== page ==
If Doctors Wore Body Cams

If Doctors Wore Body Cams

By

Leonard Zwelling

Lately, we Americans have been given ringside seats to a series of police actions that led to the assault on or deaths of a number of young people. Most of these people were young, Black males. Where there might have been a time when white America could dismiss such occurrences, that time is long gone because we now have documentation of what happened and we are all aware of the racial aspect of these acts of violence.

Without getting into the details or the politics of these headline-making events, we can all admit that in some instances some police officers have used excessive force. What is less clear is whether this excess use of force was racially motivated or simply overzealous policing. It’s hard to know what is in the mind of another at the moment a violent act is committed.

In addition to these high profile instances of Black victimization by the police, there have been concurrent incidences of racially-motivated violence against Asian-Americans and, of course, there is the ever popular anti-Semitism that never goes away. Apparently this has become such an issue in the military, that the entire Pentagon is undergoing a review to root out extremism in the ranks. The great tradition of America being unwelcoming to the “other” goes on.

What I have been wondering is how well my behavior would have held up to the type of scrutiny that our law enforcement officers are subjected to. What if doctors wore body cameras and someone was constantly reviewing the tape?

I have no idea what such video might show from exemplary bedside manner to instances of frank cruelty. I have certainly seen both in my career. This is only to say that today, police officers are under enormous pressure to comport themselves well in all situations, many of which are life threatening.

Do I think that race played a role in the George Floyd incident as well as countless others? I do. Do I think the bad behavior caught on camera whether the nine-minute pressure on Mr. Floyd’s neck or the recent documentation of a 26-year veteran officer accidently shooting a young Black man at a traffic stop documents real misdeeds? I do. Should they be arbitrated in a court of law? Where else?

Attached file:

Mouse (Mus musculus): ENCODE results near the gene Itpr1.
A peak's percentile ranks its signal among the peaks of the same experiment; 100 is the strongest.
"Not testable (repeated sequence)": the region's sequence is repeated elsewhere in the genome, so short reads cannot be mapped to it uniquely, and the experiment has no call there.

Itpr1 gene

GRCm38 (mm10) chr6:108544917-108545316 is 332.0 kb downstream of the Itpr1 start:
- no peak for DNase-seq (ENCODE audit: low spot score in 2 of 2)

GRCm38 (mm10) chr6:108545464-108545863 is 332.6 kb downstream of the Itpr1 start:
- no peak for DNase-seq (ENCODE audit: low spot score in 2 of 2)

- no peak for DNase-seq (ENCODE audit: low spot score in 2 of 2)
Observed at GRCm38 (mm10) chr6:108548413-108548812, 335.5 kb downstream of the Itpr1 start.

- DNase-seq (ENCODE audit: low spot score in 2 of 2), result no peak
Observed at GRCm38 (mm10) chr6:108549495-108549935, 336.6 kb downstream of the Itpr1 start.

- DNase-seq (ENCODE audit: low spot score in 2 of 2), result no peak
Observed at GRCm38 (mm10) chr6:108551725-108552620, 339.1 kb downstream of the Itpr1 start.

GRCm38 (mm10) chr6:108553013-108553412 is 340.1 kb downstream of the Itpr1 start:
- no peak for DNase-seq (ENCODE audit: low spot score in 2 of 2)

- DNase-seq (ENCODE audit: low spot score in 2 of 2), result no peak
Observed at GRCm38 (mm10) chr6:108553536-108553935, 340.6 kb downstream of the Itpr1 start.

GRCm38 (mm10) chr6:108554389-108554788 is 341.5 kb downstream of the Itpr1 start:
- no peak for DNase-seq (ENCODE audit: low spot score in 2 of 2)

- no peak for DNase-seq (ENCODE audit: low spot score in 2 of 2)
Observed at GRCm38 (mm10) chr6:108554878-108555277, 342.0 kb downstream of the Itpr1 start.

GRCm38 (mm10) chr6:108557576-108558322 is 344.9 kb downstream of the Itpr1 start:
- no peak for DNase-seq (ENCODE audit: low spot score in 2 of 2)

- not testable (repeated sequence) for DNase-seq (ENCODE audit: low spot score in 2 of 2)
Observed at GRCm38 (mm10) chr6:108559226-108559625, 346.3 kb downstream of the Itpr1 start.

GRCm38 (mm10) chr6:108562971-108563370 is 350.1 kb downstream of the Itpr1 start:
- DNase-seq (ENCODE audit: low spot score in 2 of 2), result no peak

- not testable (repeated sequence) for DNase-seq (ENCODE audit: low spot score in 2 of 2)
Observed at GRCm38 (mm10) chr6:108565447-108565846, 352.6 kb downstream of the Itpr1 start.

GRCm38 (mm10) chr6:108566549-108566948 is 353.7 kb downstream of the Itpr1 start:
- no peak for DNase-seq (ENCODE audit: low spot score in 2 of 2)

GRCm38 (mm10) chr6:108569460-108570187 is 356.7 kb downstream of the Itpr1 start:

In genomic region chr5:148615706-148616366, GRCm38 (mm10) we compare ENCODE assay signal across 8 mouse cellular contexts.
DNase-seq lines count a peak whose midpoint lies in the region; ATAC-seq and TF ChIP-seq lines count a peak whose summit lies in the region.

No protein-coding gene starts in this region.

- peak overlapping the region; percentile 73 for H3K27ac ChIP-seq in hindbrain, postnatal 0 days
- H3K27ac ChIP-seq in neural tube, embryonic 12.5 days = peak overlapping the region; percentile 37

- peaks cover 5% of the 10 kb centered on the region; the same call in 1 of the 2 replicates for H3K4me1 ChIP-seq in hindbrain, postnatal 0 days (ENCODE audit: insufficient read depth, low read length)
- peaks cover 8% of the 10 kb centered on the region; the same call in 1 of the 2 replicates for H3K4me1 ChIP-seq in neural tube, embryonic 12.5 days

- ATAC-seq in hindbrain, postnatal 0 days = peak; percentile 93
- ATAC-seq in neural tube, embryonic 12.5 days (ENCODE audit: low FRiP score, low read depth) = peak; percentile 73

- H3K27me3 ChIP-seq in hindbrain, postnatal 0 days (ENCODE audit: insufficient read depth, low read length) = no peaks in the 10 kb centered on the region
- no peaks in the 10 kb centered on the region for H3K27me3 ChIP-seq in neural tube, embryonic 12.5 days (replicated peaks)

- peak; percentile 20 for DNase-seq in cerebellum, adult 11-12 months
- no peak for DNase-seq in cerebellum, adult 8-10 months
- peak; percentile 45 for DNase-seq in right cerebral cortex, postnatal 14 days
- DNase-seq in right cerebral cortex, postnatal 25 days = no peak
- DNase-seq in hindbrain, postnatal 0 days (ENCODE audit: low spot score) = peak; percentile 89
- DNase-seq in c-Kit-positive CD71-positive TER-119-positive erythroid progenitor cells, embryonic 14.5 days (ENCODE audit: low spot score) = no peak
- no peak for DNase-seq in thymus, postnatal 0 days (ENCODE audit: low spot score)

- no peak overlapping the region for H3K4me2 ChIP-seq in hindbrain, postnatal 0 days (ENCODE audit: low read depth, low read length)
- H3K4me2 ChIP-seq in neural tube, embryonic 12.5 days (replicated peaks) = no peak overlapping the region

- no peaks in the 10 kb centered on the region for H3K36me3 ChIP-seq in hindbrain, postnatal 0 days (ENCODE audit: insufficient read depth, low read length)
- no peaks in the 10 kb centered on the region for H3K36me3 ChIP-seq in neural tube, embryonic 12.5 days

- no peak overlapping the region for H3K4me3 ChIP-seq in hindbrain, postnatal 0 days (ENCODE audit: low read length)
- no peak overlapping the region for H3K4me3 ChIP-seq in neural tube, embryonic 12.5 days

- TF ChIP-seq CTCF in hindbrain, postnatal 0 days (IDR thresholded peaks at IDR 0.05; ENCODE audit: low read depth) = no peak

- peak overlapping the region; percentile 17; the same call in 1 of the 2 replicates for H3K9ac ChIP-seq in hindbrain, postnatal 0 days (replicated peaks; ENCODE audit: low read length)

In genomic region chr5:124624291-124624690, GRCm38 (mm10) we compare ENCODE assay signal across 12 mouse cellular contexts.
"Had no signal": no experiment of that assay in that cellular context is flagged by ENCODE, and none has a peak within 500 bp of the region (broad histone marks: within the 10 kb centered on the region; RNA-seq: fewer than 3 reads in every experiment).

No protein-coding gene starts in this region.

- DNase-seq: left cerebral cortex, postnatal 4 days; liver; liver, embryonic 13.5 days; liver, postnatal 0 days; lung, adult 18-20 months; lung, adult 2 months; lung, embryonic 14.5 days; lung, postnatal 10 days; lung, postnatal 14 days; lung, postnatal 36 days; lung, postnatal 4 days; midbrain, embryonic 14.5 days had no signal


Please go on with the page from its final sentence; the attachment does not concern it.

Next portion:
I am just not so quick to point fingers at police officers as being all bad because there have been a few incidents that got out of control. I know that the leadership of more and more medical institutions is putting a premium on interpersonal interactions of a constructive nature, EQ, and quality care among the faculty and staff. These are good things but must not overtake the most traditional measure of medical excellence, the improvement in the health of the patient. There are gruff and difficult doctors of immense talent. Personally, I never cared about the bedside manner of my many surgeons. When I needed them to be at their best, I was asleep.

We must be very careful in rushing to judgment about the performance of our law enforcement officers. They put their lives on the line for us every day. Like doctors, they often encounter people when those people are not at their best. It takes great patience, wisdom and experience to be a good policeman or woman. We have examples when this has not been the case and people have died. Doctors and policemen are in positions where life and death can be in their hands. But they are human and make mistakes. It is a matter of great ambiguity whether or not such mistakes are criminal. It’s not as easy as the videotape might seem to make it.

The George Floyd case is now over and Derek Chauvin has been found guilty of murder. I suspect we will see more such proceedings and the use of body cam video will take center stage in all such trials. Whether doctors need to wear such devices seems ludicrous to even consider. Then again, how well would we do?

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